The Millennium Development Goals (MDGs) expire this year. After a 15-year run they have come to demonstrate the most ambitious attempt by the global community of nations to unite behind specific altruistic development objectives ever devised. While criticized by some as too wooly one has to admit some impressive achievements. For a start: getting the world to commit to the goals was an achievement in and of itself. It helped focus the global development community and give direction to the interventions of governments, civil and civic society at large for a decade and half.
Over the same period child deaths at birth were halved, impressive steps made to protect the ozone layer and most significantly, an entire global demographic of under 35’s has emerged ready to walk the talk in regard to protecting the environment, reducing poverty, pushing for freedom of information and issues like gender equity etc. The MDGs worked. In 2015 the ‘what’s next’ will be defined – mainly at two key UN Summits this year that could emerge as historical. The one in September will agree on the new goals – a new framework for humanity - to tackle poverty, inequality and environmental destruction. Another in December will set new climate action targets.
The UN Member States of the Open Working Group (OWG) on Sustainable Development Goals (SDGs) have proposed 17 universal goals and 169 targets that will serve as the basis for the formal intergovernmental negotiations that start in the coming weeks.
More ambitious goals?
It is anticipated that the new goals will be more ambitious than the MDGs and will prioritise the hardest to reach. I should like to argue that for even greater success this round will need an even sharper focus on transparency and accountability. And given the current global environment break this down still further to focus on anti-corruption and open government based on rigorously collected and organized data. All this will have to be accompanied by disclosure of information in order for people not only to hold governments to account but so they can track the new goals.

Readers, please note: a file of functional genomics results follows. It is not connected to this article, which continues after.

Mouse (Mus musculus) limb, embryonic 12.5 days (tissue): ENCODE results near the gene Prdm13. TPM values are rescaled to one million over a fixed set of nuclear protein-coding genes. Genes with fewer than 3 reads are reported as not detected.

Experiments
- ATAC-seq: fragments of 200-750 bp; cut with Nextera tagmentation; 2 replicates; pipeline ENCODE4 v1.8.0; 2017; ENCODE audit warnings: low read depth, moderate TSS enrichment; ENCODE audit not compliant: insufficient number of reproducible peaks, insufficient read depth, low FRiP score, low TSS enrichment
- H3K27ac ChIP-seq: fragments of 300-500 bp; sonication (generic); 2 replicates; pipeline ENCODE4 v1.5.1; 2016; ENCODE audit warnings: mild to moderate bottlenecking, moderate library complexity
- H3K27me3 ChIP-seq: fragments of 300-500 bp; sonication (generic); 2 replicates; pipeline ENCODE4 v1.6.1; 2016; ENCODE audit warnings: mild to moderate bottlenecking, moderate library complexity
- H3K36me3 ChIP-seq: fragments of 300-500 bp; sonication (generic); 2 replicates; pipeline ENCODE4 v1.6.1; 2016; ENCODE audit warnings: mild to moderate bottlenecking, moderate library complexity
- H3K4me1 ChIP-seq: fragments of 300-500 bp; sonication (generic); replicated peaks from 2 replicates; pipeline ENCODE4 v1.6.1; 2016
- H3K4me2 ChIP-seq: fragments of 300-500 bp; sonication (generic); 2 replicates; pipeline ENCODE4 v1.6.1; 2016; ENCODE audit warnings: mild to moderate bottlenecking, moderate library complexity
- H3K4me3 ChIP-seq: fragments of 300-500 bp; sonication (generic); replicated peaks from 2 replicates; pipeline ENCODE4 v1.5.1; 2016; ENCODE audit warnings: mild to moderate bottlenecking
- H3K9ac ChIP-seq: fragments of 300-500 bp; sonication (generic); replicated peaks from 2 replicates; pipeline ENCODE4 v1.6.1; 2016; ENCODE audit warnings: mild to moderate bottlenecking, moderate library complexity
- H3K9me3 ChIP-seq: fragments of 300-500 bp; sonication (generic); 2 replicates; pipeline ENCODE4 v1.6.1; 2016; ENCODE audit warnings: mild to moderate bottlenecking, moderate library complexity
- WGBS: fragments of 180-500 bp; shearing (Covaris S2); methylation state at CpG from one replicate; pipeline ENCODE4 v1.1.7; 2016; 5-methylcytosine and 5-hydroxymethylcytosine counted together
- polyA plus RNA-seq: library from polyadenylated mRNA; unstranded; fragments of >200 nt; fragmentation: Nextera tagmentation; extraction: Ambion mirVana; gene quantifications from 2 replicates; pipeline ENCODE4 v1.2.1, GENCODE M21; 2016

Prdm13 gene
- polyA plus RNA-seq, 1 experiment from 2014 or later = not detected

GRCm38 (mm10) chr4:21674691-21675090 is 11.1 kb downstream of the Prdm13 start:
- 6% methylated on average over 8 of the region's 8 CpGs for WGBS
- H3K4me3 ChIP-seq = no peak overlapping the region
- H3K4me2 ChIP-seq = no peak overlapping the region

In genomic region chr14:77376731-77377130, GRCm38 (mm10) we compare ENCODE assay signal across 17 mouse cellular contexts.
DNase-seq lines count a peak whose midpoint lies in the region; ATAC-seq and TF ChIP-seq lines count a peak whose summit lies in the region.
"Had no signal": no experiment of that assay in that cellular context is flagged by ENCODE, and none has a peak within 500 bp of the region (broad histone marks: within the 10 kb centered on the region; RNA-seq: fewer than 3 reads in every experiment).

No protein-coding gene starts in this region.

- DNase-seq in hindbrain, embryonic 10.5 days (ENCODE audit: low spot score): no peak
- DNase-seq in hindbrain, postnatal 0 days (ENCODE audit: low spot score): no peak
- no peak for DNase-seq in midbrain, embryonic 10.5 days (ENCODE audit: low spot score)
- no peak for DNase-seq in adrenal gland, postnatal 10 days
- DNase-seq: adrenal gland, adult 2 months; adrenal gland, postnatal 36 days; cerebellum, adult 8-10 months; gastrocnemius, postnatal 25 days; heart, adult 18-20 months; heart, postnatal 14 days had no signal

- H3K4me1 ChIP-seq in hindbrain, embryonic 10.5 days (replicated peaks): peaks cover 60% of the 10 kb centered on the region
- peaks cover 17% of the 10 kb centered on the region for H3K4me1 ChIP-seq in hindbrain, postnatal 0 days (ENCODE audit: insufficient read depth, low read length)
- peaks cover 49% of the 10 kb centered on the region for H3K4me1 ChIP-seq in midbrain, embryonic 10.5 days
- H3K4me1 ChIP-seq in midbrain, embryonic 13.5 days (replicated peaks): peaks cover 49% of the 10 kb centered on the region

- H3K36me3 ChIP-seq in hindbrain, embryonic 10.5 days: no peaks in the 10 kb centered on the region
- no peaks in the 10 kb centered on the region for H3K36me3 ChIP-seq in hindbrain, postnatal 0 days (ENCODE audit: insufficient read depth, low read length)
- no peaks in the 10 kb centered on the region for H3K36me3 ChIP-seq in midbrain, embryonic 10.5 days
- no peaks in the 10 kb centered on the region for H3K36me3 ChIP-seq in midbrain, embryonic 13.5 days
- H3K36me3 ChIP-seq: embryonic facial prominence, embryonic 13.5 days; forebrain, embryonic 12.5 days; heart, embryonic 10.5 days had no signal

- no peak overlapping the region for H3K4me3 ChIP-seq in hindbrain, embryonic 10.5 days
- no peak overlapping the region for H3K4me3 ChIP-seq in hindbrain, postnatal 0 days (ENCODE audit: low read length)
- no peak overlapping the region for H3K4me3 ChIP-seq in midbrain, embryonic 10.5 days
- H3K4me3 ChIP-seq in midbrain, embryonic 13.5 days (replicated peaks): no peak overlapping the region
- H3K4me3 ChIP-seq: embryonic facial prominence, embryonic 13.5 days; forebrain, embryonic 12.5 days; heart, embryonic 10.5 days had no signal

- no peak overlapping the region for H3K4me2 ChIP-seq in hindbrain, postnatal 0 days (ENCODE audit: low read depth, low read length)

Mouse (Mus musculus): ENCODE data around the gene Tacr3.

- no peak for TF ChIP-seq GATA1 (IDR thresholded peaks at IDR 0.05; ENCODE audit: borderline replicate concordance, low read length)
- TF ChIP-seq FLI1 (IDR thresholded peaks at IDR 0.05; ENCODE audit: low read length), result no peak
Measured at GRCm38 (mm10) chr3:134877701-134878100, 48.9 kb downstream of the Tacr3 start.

In a world caught up in geopolitical shifts that are increasingly characterized by confrontations of the kind that profoundly contradict aspirations towards greater openness we’ll all have to push far harder for the openness agenda to remain a priority that’s relevant and useful to governments under new pressures. Or rather not ‘new’ but of a form that is changing all the time. Global networks of simple run-of-the-mill procurement kickback corruption, for example, now overlap with the ones involved in money laundering, drugs, modern day slavery, terrorism finance and all forms of illicit finance.
Corruption and global security
When corruption was propelled to the top of the global development agenda in the early 1990s by Transparency International responses culminated in the United Nations Convention Against Corruption (UNCAC) in 2003. Massive developments in digital technology and the internet combined to a situation where by last year – the corruption industry, for lack of a better term - that had partially informalised through the 1990s had reformalised itself by 2013. Massive flows of illicit funds could now be orchestrated using the formal system of the services sector: banks, law firms, auditing firms, telecommunications and real estate companies etc. Corruption that has always been characterized as an impediment to development and an engine that drives poverty and inequality has emerged as a national security threat in this globalized era.
Partly as a result of the successes of the global movements against corruption and towards greater transparency and accountability in government spending especially, the old adage that ‘national security is the last refuge of the corrupt’ is truer today than it ever was. Corruption in any nation’s primary dealers in secrets – the security services - police, customs, intelligence, military etc, poses a threat in this era that has global implications. These contradictions will have to be tackled head on.
Recently, impressive progress has been made to turn the tide. The G8 for example, pushed for disclosure of beneficial ownership information in offshore companies. In Europe legislation has been crafted on the disclosure of revenues from oil gas and mining companies – meaning people can follow the money and track when it is ending up in Swiss bank accounts rather than being spent on schools and hospitals.
Still, we need much more information on government budgets, on contracts being signed, and on the decisions that governments are making. Freedom of information laws, and the right of citizens to participate in decision making is critical. The national and global efforts to make progress on this front require our collective engagement – government and civil society especially engaging in deep and constructive dialogue over the coming months. The global community of nations is at the cusp of an important opportunity to define the development agenda for the next couple that will make for a more equitable and safer world for us all.
John Githongo is one of the founders of Transparency International in Kenya. He became the anti-corruption tzar in the first Kibaki-government in the early 2000s, uncovered a corruption scandal (the Anglo Leasing scheme) and had to leave Kenya. After his return to his home country Githongo still fights for transparency, accountability and better governance in Kenya.